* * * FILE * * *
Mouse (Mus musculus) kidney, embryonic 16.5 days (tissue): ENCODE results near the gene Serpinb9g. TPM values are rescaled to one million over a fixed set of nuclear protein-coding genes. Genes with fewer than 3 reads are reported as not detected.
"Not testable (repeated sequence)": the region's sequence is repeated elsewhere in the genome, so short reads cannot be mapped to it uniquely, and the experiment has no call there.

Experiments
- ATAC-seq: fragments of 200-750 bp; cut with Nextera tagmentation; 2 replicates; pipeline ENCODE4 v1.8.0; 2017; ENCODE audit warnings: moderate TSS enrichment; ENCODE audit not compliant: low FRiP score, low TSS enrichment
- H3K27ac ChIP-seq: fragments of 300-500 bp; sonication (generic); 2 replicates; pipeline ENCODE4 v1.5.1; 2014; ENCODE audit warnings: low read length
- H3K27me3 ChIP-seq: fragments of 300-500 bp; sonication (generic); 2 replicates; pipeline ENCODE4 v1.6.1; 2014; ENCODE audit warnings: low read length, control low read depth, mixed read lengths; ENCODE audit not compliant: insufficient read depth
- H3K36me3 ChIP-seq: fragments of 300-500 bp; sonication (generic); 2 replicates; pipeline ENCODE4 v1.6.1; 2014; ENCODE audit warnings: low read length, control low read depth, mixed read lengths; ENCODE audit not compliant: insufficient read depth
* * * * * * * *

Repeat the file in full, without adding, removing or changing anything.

Mouse (Mus musculus) kidney, embryonic 16.5 days (tissue): ENCODE results near the gene Serpinb9g. TPM values are rescaled to one million over a fixed set of nuclear protein-coding genes. Genes with fewer than 3 reads are reported as not detected.
"Not testable (repeated sequence)": the region's sequence is repeated elsewhere in the genome, so short reads cannot be mapped to it uniquely, and the experiment has no call there.

Experiments
- ATAC-seq: fragments of 200-750 bp; cut with Nextera tagmentation; 2 replicates; pipeline ENCODE4 v1.8.0; 2017; ENCODE audit warnings: moderate TSS enrichment; ENCODE audit not compliant: low FRiP score, low TSS enrichment
- H3K27ac ChIP-seq: fragments of 300-500 bp; sonication (generic); 2 replicates; pipeline ENCODE4 v1.5.1; 2014; ENCODE audit warnings: low read length
- H3K27me3 ChIP-seq: fragments of 300-500 bp; sonication (generic); 2 replicates; pipeline ENCODE4 v1.6.1; 2014; ENCODE audit warnings: low read length, control low read depth, mixed read lengths; ENCODE audit not compliant: insufficient read depth
- H3K36me3 ChIP-seq: fragments of 300-500 bp; sonication (generic); 2 replicates; pipeline ENCODE4 v1.6.1; 2014; ENCODE audit warnings: low read length, control low read depth, mixed read lengths; ENCODE audit not compliant: insufficient read depth